Knights of the Old Republic
As I write this review, I am unemployed right now, so as with any
unemployed situation that I have been in, I turn to video games in
my time of great need. I was scoping on eBay for a couple of
weeks, and I finally came up with a sweet deal: a used copy of
the hit role-playing game "Knights of the Old Republic" for $29.
I love PayPal!
I got the game and friends, I must say: the combo of RPG
and the "Star Wars" universe is pure genius, as you take command of
a band of Jedis, rogues and Wookiees throughout the universe on
various quests. The standard RPG elements of take character,
build experience, learn new spells, kill off free-ranging baddies
and solve mystery that could save entire universe are here, with
subtle changes to two normally-bad RPG negatives that turn the whole
"KOTOR" experience into pure gold.
1) No more random battles
Man, the number of times I play a "Final Fantasy" game and have
this exact situation happen is now innumerable: I cross a
large, enemy-ridden field once to get to an objective for a quest.
Just walking across the field with no bad guys on it would take 10
minutes of game time, then you add in the sick number of battles I
have to fight against lowly Skeletons or Orcs, and it turns into
half an hour real quick. Then, after crossing the field, I get
my objective and have to walk back over the same field. Now, I
know that I just killed everything on that field...and now, I've got
to suffer through a bunch of random battles again.
In "KOTOR", the great part about exploring a level--be it
spaceship, desert, or forest--is that going through it once allows
you to clear it of all the bad guys on it...and, even better, you
can see the enemies that are on each level, so that you could avoid
fighting with these guys if you want to. So, when I forgot to
pick up something on a deserted spaceship, I can go back, run in,
pick it up, and run out without the fucking random battles that
normally kill this kind of game for me.
2) Conversation between NPCs (Non-Playable Characters)
that actually matters
Those conversation bubbles that pop up between characters in
other RPGs always leads to me just pushing a button to skip the
conversation altogether. In "KOTOR", your actions in
conversation lead you down very different paths depending on your
choices; you also are building up character points in the Force
column all game long, which lead you towards becoming a Dark Jedi
(bad guy) or Light Jedi (good guy) in the end of the game. I
loved this; I intentionally made every bad guy decision that I could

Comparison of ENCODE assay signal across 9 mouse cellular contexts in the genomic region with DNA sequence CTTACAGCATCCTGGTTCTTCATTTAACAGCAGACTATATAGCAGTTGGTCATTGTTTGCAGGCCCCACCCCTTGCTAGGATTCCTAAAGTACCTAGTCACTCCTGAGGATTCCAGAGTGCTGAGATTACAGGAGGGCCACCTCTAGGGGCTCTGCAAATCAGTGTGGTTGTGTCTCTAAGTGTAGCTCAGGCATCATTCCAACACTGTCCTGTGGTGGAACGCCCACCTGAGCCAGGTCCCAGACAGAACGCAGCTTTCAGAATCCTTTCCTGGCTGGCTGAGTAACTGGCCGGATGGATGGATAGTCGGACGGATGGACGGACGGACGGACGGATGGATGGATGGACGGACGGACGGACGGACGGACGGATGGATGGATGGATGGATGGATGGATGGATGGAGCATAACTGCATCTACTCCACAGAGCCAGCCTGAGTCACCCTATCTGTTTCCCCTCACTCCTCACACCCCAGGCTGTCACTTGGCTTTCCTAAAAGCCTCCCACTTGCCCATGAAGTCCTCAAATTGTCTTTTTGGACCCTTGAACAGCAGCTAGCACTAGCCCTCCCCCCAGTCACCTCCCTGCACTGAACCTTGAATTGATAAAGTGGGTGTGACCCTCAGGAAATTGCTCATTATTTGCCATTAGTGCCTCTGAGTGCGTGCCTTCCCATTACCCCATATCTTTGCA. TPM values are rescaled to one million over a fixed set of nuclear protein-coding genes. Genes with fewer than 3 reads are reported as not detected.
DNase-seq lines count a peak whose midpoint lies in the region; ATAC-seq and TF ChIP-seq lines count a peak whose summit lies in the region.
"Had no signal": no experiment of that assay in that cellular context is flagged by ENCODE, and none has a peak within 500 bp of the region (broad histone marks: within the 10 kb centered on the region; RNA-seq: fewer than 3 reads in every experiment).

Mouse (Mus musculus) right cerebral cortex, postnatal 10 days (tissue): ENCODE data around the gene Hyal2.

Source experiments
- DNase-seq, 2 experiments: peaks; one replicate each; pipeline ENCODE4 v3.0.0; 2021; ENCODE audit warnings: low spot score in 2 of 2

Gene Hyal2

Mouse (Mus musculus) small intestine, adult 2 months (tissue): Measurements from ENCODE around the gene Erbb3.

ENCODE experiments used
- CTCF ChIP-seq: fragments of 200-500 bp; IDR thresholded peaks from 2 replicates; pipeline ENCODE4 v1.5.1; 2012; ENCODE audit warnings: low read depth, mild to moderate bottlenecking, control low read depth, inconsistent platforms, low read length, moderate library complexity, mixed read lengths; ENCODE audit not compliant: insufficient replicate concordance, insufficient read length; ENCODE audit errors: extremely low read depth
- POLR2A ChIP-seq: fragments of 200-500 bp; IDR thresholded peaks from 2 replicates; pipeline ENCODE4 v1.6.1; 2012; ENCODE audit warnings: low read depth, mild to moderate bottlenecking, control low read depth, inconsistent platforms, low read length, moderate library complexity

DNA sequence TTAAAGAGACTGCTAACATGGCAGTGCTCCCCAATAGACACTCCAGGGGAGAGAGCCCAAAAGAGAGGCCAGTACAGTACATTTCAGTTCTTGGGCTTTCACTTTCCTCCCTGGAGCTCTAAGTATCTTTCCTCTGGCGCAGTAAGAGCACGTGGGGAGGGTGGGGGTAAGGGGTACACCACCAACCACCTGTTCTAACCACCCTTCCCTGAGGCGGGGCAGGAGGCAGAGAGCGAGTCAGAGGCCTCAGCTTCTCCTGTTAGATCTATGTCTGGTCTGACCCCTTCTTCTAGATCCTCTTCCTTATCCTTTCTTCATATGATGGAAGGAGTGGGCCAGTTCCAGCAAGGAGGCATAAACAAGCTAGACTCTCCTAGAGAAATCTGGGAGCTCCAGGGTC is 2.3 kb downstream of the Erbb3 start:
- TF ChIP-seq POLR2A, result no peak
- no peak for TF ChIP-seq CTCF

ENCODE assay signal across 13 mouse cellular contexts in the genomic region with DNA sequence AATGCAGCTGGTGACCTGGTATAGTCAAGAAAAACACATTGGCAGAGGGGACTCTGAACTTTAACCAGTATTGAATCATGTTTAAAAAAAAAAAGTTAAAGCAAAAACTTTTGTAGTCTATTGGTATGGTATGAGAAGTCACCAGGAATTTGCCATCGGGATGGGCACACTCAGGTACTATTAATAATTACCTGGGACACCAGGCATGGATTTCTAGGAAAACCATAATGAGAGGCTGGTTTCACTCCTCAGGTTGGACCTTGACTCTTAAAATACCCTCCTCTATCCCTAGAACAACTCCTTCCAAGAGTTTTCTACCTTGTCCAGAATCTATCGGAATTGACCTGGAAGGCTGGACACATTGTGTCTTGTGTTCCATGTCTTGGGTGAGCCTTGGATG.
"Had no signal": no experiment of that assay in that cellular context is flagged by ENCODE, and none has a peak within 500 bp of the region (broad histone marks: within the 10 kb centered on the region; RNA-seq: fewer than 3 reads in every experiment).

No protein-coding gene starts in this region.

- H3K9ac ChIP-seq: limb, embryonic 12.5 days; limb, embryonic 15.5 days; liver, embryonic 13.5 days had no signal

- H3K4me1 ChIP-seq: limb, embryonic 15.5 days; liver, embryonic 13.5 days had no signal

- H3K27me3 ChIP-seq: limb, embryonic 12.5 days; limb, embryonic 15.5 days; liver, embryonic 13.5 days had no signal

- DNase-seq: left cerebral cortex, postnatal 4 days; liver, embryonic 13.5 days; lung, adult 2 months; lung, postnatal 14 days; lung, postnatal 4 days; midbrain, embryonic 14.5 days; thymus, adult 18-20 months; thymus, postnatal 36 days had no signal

the first time I played this game, and your character's appearance
changes drastically as you are dragged towards the Dark Side.
"KOTOR" is a great game, and a great adventure for those that are
willing to invest the 40 hours or so in getting through the game and
doing all of the side quests. And, how badass is it to become
a Jedi, complete with dual lightsabers?
Rating: Opening Weekend
Feedback? Comments? Salma Hayek's digits?
Bellview Rating System:
"Opening Weekend": Buy
this game right away, and don't ask me any questions as to why
that's a good move. A game experience that will almost
guarantee repeated controller abuse, lots of ManScreaming and high
resale value, you will assuredly play this bad boy for months on end.
after games have been out for a while, they drop in price slightly,
or can be bought for slightly cheaper in combination with other new
games. Usually, that's about $40. You'll feel good
getting the game for this price, since it isn't quite
run-out-and-get-it-right-now good, but it has enough game in the box
for a few weeks' worth of enjoyment.
game is not too bad, but you'd be better off buying it used from
either half.com or eBay. You also might let a friend buy this
game, let s/he beat it, and then try to buy it from them to make
them feel better. Yes, this does tend to feel like "Sloppy
"Rental": Like my
cousin Ron, you should always rent games that you aren't sure about
first, to make sure that your $50 is going towards something
worthwhile. For games in this category, this is the maximum
amount of money ($5) and/or time (3-5 days) you'll need to either
gain satisfaction from the game, or beat the game in its entirety.
Rental-rated games are also sometimes perfect for a weekend when you
are going to be at home on your ass, with some time to kill.
Games like this should have never been released. If you play
this game for any reason, you will regret every second of the
experience. Further, if you can get this game for free, don't
do it, because even for FREE, it will still be a negative experience